Which Guitar Brands Have Released NFTs?

One of the first brands to launch guitar NFTs was ESP. In 2021, they teamed up with an NFT developer by the name of Fanaply to create a run of NFTs to celebrate the launch of their Pyrograph range. ESP initially listed these limited edition tokens for $100 each, and at the time of writing, the asking price on the secondary market was up to $126.50.

Not to be outdone, Gibson has also announced their intent to release a series of NFTs. In their case, pictures of their most famous models, including the Les Paul, SG, Flying V, Explorer, ES-335, and the Thunderbird, amongst others, will be the pieces for sale.


Have any Guitarists Released NFTs?

Several famous guitarists have jumped on the bandwagon to release their own NFTs. Steve Vai, for example, will auction off a video of the launch of his new “Hydra” guitar as an NFT.

Keith Richards of the Rolling Stones has also gotten in on the action. In January of 2022 he sold an NFT that included an image of a black Gibson ES-335, but not only that, it also included a short video of Richards signing the guitar.

To make things even more interesting, the purchaser also received the actual signed guitar as part of the deal. Bidding on this NFT started at $4500, and it was expected to make between $6000-8000. Despite the conservative estimate, this NFT/guitar package ended up selling for a whopping $57,600.


Where Can I Buy Guitar NFTs?

There are several specialist websites where investors can bid on NFTs, or in some cases, purchase them directly.

Some of the best sources for guitar NFTs include Fanaply, OpenSea, and Julien’s Auctions. As NFTs are one off, unique pieces, the tokens they have in stock frequently vary, so it’s always a good idea to check back regularly if you’re seriously considering investing.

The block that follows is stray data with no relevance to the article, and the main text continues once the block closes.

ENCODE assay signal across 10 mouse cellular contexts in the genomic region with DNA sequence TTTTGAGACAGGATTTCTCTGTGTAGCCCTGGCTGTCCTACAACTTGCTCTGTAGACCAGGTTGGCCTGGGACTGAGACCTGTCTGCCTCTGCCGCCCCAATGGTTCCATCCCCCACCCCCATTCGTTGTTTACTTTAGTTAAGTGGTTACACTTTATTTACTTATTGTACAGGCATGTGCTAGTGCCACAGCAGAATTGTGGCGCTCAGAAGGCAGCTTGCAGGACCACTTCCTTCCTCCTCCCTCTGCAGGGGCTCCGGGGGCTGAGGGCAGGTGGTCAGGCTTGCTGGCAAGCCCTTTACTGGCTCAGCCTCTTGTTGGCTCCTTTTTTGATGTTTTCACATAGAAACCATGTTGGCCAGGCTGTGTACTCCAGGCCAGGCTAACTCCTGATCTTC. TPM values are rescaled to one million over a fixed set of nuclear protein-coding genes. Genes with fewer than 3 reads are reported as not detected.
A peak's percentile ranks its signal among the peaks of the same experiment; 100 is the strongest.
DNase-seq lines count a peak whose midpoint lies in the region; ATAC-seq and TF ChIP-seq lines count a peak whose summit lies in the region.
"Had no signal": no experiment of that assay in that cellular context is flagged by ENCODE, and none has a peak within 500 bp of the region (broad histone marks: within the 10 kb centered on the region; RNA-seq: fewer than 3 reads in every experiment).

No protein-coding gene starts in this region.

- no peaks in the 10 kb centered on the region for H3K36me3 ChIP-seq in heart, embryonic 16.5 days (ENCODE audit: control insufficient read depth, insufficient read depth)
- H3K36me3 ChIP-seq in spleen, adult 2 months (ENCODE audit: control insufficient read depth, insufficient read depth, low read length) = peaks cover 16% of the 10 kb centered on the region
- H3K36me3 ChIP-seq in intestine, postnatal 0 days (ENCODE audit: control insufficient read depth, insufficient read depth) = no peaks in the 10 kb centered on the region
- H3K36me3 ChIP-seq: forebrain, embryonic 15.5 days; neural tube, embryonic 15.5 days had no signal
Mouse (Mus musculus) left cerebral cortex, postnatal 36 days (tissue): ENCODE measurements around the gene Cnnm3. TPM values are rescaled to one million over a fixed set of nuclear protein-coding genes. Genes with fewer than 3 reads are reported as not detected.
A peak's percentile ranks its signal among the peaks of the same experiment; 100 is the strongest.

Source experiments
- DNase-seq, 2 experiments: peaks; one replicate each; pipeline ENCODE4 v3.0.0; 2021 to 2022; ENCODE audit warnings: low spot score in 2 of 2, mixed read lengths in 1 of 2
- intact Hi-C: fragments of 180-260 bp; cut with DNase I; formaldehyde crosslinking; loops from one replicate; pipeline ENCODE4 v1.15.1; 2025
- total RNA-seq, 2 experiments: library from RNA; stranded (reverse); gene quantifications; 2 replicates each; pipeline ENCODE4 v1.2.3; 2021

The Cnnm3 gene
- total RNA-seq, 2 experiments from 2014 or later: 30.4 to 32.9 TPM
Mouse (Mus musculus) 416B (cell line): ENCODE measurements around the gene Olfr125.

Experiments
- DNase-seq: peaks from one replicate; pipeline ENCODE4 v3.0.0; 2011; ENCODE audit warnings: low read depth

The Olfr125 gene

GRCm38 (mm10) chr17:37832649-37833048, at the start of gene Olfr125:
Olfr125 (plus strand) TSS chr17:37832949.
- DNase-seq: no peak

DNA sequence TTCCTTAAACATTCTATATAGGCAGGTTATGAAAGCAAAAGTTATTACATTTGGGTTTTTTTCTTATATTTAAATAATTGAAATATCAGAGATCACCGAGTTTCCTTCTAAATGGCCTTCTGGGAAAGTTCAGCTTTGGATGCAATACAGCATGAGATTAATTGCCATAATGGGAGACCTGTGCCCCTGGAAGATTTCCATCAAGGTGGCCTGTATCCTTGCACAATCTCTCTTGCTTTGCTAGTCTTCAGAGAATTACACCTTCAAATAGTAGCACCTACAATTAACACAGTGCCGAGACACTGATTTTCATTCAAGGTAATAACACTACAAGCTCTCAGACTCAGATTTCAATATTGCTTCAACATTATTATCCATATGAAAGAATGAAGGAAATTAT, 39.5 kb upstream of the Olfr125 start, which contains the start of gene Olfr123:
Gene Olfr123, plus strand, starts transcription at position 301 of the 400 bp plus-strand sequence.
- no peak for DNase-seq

Are Guitar NFTs Lifelong Investments?

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Whether or not NFTs are good long term investments is completely unknown. Not all that long ago, many thought that Bitcoin was a scam, or at the very least, a complete waste of money, and now look at the price of a single “coin”.

Being a digital asset, there is no way to know whether or not a guitar NFT will hold any intrinsic value in years to come, but as with any investment, purchasers need to weigh risk vs reward before parting with their hard earned money.


Final Thoughts on Guitar NFTs

Guitar NFTs might not be for everyone, but that isn’t stopping some giants of the industry from getting involved with the technology. Whatever your thoughts on NFTs, there’s no denying the fact that they offer collectors and enthusiasts a new way to own and trade in exclusive items, and in many cases a chance to own genuine pieces of music history.

Simon Morgan

Simon is an Orlando based musician, but originally hails from Newcastle, England. He started playing bass and guitar in 1998, and and played the local scene throughout his teen years before life got in the way. Favorite Genres: Blues, Classic Rock, and he’s not ashamed to admit - Emo

Simon Morgan has 171 posts and counting. See all posts by Simon Morgan